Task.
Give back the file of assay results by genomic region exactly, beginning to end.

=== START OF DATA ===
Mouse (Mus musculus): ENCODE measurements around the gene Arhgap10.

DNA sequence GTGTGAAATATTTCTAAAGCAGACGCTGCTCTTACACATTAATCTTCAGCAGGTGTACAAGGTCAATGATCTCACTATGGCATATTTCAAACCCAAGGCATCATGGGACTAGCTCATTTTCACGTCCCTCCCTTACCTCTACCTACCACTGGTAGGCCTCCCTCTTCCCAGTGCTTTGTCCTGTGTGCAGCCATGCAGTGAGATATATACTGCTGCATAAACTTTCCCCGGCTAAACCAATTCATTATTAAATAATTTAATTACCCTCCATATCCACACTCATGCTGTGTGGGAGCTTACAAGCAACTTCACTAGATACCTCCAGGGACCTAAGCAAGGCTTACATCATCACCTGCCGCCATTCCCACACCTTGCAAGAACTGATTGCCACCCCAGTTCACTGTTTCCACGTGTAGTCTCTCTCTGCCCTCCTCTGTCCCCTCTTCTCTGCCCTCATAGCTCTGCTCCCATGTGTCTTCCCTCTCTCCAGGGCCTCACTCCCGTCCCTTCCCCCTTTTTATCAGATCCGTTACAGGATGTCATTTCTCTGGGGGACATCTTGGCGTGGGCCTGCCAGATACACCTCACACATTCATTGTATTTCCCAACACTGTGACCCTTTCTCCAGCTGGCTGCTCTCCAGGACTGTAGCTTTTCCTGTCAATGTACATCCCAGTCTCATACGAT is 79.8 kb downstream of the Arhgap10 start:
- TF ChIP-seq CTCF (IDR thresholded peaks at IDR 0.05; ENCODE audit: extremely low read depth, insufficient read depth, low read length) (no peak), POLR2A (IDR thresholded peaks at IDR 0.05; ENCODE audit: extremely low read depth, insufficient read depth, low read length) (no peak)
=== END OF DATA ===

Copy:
Mouse (Mus musculus): ENCODE measurements around the gene Arhgap10.

DNA sequence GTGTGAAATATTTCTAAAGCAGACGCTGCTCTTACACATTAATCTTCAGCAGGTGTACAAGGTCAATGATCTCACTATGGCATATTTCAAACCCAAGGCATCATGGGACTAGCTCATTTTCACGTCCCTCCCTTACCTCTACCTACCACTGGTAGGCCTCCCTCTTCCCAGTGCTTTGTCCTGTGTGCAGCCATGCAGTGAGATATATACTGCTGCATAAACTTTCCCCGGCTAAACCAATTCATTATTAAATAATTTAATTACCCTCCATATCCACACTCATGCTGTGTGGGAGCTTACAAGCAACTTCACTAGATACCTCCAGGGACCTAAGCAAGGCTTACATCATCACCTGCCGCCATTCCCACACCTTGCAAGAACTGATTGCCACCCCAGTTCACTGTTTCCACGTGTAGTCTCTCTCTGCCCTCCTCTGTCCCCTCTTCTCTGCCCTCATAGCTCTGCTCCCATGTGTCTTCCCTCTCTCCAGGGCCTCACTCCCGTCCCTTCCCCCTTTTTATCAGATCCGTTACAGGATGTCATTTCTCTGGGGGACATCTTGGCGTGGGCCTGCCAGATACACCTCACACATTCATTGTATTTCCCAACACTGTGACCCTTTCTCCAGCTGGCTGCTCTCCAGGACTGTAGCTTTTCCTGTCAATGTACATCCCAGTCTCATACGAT is 79.8 kb downstream of the Arhgap10 start:
- TF ChIP-seq CTCF (IDR thresholded peaks at IDR 0.05; ENCODE audit: extremely low read depth, insufficient read depth, low read length) (no peak), POLR2A (IDR thresholded peaks at IDR 0.05; ENCODE audit: extremely low read depth, insufficient read depth, low read length) (no peak)